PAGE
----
Monthly Archives: December 2012

Feathered Friends have Flocks of Fans on Orcas Island

Posted by Sandi

And I’m not talking about Seahawks fans – although there are plenty of those too.

Orcas Island – and the rest of the San Juan Islands – is home to many bird enthusiasts. There are guided bird walks, Frank Richardson Wildfowl Preserve, and of course we’re a migratory stop on the Pacific Flyway. But I recently found another bird-loving contingent here.

Charlie the African Grey Parrot on Orcas Island

Charlie

About 10 days before Christmas, my neighbor passed away leaving behind ‘Charlie,’ her beloved thirty-something Congo African Grey Parrot. I volunteered to find Charlie a new forever home.

First stop was the Orcas Animal Protection Society  where I was given names of several local parrot owners/experts to contact. All of these ladies gave me excellent info on what criteria to look for in Charlie’s new home. One offered to be foster mom until we found the perfect landing place.

Next I joined the Orcas Island Pets group on Facebook. This interactive page is where you can ask for advice, trade pet supplies, post lost and found pets, and rehome  or adopt a pet.

Charlie the Parrot in his new home on Orcas Island

Charlie gets a new home for Christmas

The grand slam, though, came when I posted on two online Yahoo groups: “Deer Harbor Community Bulletin Board”  and “Westsound Neighbor-to-Neighbor”. I was flooded with emails, phone calls and offers to help. That’s when I found the perfect home for Charlie: Ed and Amy Masters.

Ed and Amy and their two teenage sons live on a 10-acre farm near Westsound. They own Orcas Island Shuttle (our local rental car company) and work from home, so Charlie will have constant attention and activity. Amy has experience with parrots and a close friend that raises parrots. She always wanted an African Grey. They’re prepared to provide a loving home to Charlie for the next 30+ years.

Charlie the Parrot on Orcas Island

Charlie flies to his new mom during Christmas dinner

We delivered Charlie a few days before Christmas to their beautiful 3-story A-frame home, overlooking a large pond with their pet ducks and geese. They also have horses and chickens.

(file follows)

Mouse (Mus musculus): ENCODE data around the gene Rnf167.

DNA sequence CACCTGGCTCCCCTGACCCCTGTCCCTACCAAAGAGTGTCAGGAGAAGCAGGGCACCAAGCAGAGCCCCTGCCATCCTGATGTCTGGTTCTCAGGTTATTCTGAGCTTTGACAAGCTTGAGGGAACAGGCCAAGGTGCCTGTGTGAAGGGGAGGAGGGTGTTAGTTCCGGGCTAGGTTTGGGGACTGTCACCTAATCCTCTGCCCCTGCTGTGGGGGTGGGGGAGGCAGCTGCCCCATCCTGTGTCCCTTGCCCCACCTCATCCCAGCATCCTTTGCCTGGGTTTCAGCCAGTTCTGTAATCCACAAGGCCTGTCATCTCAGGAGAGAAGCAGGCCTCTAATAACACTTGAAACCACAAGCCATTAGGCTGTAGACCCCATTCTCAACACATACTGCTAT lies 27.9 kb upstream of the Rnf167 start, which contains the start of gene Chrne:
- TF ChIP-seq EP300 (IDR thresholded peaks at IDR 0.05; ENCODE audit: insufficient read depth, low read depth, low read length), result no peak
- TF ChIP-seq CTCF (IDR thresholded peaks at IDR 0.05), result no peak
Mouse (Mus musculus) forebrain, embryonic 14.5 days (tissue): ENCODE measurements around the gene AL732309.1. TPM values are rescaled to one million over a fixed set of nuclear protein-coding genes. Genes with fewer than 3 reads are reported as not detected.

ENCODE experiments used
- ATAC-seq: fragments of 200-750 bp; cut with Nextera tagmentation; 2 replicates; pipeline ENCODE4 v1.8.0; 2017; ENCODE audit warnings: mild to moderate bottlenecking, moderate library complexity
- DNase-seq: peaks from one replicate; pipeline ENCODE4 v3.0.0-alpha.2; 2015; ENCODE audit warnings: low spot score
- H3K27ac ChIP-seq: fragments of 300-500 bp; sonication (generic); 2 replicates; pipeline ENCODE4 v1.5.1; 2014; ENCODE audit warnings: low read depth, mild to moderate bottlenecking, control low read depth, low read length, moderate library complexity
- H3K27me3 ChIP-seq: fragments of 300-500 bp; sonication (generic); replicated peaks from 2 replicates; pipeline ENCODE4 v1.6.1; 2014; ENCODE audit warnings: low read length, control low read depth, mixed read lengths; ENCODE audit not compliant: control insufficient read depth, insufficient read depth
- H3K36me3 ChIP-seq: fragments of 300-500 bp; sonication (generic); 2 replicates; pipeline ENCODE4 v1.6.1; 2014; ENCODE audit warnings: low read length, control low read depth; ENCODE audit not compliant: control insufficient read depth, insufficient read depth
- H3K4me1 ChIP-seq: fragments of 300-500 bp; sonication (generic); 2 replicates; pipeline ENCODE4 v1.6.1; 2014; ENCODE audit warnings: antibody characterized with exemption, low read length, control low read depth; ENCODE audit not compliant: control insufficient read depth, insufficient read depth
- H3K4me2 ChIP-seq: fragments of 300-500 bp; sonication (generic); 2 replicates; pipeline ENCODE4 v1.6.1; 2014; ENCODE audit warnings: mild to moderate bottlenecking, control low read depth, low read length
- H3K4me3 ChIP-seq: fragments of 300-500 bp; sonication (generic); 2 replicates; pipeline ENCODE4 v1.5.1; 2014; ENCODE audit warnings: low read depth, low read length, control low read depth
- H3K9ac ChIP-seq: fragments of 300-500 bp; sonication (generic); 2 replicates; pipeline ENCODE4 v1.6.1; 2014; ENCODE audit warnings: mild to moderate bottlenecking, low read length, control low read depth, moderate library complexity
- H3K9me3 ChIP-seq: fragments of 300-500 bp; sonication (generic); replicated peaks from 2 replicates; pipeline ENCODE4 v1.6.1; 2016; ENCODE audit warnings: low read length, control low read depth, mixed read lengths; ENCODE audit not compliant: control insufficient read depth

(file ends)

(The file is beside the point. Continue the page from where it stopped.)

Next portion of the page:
Charlie has now integrated well into the family and they all LOVE him! Each day he responds with revealing more of his intuitive personality and extensive vocabulary. On Christmas Eve, they allowed him to perch outside his cage for the first time, and during dinner he flew to Amy and perched on her arm for the duration of the family meal.

I’m so thrilled at the happy ending to this story. And it was made possible through the amazing community network of caring people we have here on Orcas Island. Thanks Orcas!

Looking to enjoy the simple life on beautiful Orcas Island?
Contact T Williams Realty  – we’ll help you find your way home.

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Filed under Community, Nature

What’s Up, SeaDoc?

Posted by Sandi

We’re fortunate to have many conservation-oriented organizations in the San Juan Islands dedicated to understanding, preserving and restoring our ecosystems. One of the most important is the SeaDoc Society, based on Orcas Island.

The SeaDoc Society, Orcas IslandSeaDoc sponsors a very cool Marine Science Lecture Series on Orcas in the fall/winter. I’ve been to many of these and highly recommend them. Get there early as they’re usually packed! It starts with cookies and refreshments, followed by a slide presentation with a scientist, then Q&A. It’s a fun educational event for all ages. Click here for the schedule. The next one is December 11th and focuses on potential local impacts of Climate Change.

SeaDoc is now posting videos of these informative presentations on their website. The October lecture was fascinating and one well worth watching: Indirect Effects of Humans on Native Species and Ecosystems.

Black-Tailed Deer on Orcas Island

Foxglove and Daisies, both non-natives, thrive here because they’re not on the deer diet.

The biggest takeaway for me was that our deer population, which is 10 times larger than it was when we had apex predators on the island, is responsible for large declines in native plant variety and therefore songbirds — two of my loves. Professor Peter Arcese, the lecturer from University of British Columbia, says responsible stewardship is the only way to reduce the deer population so that the ecosystem can begin to recover.

Stewardship is a nice word for hunting, which I’ve been adamantly opposed to. However, this lecture really opened my eyes as to the impact of letting the deer population run wild. Our current hunting law, though, permits up to two deer to be “taken” per hunter per year. Venison anyone?

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Filed under Community, Nature